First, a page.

Forget Folgers, the best part of waking up in Munising comes with a trip through often foggy mornings to Falling Rock Cafe. Munising is not a liberal town. Locals are more likely to own a gun rack than a quality espresso machine, but luckily the owners of Falling Rock can see the value in a good strong cup of something that didn’t come in crystalline form out of the can. Mugs from tourists who regularly return to Munising are hung on the wall. Abundant are books for sale by local authors and an entire library of reading material to peruse over your favorite latte, iced coffee or, if you’re the type, just a regular cup of coffee. Cute girls and competent cooks will get you set up with a quiche and your beverage of choice. Little ones on board? They’ve got toys, nice and grimy and well used of course, to occupy their time while you gather your parental semblance of sanity for the day.
Looking to get out on the water? Skip the $36 per person ($10 for kids 6-12, $1 for the younger ones) Pictured Rocks Cruises and rent yourself your very own pontoon boat for about $150 from Seaberg Pontoon Rentals. They’ll teach you the basics of operating a boat on Lake Superior, provide you a map with which you can find a shipwreck visible from the lake’s surface and cruise all up and down the Pictured Rocks themselves. Their pontoons hold 14 people and come with a bucket to take care of business. Want to jump in the water? Make sure you’ve got a good heart, it’s absolutely frigid even in the summer.
But as much as you might have making waves and catching rays on the pontoon, some people want to actually catch a fish. It’ll run you $350 for up to three people, but you’re almost guaranteed to bring home some Lake Trout for dinner with Kimar’s Charters, 18 miles west of town on Michigan 28.
Finally, the Pictured Rocks aren’t just the cliffs seen by water, drive along Michigan 58 headed east and be sure to check out short hikes and easy views of Superior at Miner’s Falls and Miner’s Beach, the Log Slide Overlook, and climb around the Grand Sable Dunes.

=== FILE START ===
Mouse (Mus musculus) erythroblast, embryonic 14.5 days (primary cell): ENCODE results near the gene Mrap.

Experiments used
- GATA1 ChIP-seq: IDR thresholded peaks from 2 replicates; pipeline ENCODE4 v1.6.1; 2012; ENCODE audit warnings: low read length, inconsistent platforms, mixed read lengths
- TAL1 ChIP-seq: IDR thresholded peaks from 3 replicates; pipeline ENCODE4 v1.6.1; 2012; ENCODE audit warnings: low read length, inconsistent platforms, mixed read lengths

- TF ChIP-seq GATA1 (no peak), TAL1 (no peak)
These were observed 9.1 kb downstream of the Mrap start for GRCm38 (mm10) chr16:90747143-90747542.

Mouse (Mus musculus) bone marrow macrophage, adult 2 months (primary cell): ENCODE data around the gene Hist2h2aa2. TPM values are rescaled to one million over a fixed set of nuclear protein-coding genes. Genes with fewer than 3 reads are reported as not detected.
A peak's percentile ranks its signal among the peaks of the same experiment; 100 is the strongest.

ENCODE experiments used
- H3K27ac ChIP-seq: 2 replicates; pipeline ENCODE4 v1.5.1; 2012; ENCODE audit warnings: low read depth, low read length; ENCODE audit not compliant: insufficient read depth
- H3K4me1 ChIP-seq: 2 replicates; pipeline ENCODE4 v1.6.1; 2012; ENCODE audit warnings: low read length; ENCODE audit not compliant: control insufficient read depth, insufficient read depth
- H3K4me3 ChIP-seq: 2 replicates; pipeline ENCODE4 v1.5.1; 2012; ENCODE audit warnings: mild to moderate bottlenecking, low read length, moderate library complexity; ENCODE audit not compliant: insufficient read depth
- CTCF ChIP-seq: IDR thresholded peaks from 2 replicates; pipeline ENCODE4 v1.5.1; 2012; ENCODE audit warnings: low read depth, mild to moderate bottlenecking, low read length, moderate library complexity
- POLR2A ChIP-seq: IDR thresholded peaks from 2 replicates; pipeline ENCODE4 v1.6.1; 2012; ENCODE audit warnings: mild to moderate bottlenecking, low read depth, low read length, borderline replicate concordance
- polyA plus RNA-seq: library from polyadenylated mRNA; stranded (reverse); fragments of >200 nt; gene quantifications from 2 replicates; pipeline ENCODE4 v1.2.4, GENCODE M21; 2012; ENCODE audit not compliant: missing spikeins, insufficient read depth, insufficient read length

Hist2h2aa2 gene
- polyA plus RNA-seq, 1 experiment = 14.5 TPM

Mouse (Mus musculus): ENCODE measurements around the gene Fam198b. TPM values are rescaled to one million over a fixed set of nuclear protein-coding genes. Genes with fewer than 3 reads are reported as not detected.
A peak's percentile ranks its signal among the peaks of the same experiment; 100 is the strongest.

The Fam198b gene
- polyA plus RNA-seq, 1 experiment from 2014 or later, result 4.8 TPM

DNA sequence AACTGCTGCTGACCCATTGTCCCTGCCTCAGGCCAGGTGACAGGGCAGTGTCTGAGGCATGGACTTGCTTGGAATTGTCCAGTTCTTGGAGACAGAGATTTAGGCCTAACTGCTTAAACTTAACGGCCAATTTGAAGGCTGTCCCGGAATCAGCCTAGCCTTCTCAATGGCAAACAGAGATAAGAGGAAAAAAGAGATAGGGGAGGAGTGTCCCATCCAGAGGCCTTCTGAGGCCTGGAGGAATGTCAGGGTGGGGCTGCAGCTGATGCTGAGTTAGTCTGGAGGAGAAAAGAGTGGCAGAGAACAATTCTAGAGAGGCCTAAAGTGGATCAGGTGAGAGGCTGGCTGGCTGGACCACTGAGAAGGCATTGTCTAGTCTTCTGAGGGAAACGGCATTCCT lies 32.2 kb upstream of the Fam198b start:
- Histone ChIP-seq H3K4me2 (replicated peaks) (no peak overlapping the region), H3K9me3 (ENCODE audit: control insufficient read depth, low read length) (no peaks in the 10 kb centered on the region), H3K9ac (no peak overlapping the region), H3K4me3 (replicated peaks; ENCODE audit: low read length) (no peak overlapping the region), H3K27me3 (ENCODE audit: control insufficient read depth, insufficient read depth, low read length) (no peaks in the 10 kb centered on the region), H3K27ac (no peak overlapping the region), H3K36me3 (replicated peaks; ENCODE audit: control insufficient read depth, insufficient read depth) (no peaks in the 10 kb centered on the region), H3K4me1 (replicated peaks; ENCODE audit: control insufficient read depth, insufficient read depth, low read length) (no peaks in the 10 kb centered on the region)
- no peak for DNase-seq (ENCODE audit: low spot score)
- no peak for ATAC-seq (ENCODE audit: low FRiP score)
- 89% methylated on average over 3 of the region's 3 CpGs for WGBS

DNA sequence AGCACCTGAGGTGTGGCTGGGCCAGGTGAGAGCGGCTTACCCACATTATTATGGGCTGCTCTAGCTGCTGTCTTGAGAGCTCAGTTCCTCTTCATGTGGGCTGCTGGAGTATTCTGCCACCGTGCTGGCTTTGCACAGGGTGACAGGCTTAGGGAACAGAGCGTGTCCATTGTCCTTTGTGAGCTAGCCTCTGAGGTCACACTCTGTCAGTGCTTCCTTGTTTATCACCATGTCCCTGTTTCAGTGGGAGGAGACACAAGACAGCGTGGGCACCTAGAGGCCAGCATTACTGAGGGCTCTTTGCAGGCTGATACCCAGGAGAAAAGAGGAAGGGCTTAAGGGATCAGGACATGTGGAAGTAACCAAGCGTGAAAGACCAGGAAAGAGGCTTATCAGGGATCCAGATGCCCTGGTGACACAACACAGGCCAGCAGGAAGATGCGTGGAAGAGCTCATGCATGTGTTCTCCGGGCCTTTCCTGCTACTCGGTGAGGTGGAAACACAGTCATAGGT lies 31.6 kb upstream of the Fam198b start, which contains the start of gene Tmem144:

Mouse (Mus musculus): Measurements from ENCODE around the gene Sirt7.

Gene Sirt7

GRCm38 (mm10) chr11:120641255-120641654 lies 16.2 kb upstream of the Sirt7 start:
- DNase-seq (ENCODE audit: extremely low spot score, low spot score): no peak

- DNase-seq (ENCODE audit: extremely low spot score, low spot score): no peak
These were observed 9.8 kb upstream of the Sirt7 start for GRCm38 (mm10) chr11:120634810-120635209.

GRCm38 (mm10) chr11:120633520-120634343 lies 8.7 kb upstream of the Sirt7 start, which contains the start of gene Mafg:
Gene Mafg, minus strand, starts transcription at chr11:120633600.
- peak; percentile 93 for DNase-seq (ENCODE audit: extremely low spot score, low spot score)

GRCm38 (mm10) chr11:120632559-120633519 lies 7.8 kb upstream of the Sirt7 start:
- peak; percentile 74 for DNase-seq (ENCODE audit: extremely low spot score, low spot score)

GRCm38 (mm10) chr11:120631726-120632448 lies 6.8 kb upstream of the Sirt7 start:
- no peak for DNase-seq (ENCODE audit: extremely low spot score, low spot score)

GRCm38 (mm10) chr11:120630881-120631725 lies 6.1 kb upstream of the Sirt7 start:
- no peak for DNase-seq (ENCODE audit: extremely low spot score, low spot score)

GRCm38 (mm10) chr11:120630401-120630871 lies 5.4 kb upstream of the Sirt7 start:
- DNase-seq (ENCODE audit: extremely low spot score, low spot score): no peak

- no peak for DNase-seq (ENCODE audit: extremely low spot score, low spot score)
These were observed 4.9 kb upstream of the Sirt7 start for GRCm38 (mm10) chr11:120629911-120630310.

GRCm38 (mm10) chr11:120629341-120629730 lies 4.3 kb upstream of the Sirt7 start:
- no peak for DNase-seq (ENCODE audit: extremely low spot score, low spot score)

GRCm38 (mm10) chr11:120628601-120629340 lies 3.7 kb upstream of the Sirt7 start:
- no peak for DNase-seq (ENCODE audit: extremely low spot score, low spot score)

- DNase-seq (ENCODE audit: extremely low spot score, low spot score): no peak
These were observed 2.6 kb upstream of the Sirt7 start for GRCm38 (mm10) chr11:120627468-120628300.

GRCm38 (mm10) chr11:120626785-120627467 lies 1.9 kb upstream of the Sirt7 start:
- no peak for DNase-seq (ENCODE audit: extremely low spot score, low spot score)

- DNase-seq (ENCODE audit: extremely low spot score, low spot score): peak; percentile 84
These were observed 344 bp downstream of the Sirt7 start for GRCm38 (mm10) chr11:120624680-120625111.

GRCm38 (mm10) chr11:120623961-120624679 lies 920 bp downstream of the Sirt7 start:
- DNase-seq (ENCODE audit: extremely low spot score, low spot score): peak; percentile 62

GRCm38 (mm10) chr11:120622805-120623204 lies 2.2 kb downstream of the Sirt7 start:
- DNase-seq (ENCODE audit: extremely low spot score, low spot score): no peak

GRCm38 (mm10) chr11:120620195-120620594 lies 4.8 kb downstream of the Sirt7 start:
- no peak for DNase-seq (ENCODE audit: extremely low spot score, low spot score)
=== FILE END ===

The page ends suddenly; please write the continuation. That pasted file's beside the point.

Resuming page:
Need a place to stay? Scotty’s Motel is dirt cheap and similarly accommodated, but right in the middle of town. Our fellow clientele at the time we stayed were, to put it mildly, a bit seedy. Alger Falls Motel, 3 miles south of town, treated us right as far as a middle priced motel goes, and was clean and staffed with incredibly friendly folk. On the higher end, check out Hiawatha’s Hideaways for rentals ranging from small cabins deep in the woods to large historic houses right downtown.
Traveling West from Munising
Michigan’s Route 28 is your best (and just about only) bet for leaving town and heading on to Wisconsin. A truly scenic drive that hugs Superior much of the way, it also provides plenty of opportunities to get even further off this unbeaten path and explore some beautiful Pure Michigan scenery.
If you’re in no rush, head north on US 41 just after Parent Lake and take that through the quaint small cities of Houghton and Hancock, and then on to Copper Bay, one of those small towns on the water that’s far enough away from everything to see the stars but still stocked with the essentials one might need to, say, take a boat over to Isle Royal National Park. The largest island in Lake Superior, Isle Royal is one of those “bring what you need, we don’t have much to offer but solitude and nature” kind of places. Loop back to our main route via Michigan 26 for more lakeshore gorgeous driving time.